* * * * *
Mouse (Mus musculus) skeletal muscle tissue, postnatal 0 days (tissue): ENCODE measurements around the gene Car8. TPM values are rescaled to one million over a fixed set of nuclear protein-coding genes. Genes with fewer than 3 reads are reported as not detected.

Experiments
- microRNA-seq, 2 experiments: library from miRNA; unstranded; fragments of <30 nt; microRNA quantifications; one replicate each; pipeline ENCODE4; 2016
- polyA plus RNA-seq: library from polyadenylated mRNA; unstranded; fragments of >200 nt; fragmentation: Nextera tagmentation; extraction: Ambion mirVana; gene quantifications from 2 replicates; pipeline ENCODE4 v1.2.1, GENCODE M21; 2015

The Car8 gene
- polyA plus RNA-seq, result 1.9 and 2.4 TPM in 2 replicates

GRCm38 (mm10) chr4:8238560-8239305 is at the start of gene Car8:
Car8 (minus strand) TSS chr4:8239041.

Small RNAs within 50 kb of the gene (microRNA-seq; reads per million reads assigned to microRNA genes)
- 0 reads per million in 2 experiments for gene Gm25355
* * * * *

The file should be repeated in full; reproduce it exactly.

Mouse (Mus musculus) skeletal muscle tissue, postnatal 0 days (tissue): ENCODE measurements around the gene Car8. TPM values are rescaled to one million over a fixed set of nuclear protein-coding genes. Genes with fewer than 3 reads are reported as not detected.

Experiments
- microRNA-seq, 2 experiments: library from miRNA; unstranded; fragments of <30 nt; microRNA quantifications; one replicate each; pipeline ENCODE4; 2016
- polyA plus RNA-seq: library from polyadenylated mRNA; unstranded; fragments of >200 nt; fragmentation: Nextera tagmentation; extraction: Ambion mirVana; gene quantifications from 2 replicates; pipeline ENCODE4 v1.2.1, GENCODE M21; 2015

The Car8 gene
- polyA plus RNA-seq, result 1.9 and 2.4 TPM in 2 replicates

GRCm38 (mm10) chr4:8238560-8239305 is at the start of gene Car8:
Car8 (minus strand) TSS chr4:8239041.

Small RNAs within 50 kb of the gene (microRNA-seq; reads per million reads assigned to microRNA genes)
- 0 reads per million in 2 experiments for gene Gm25355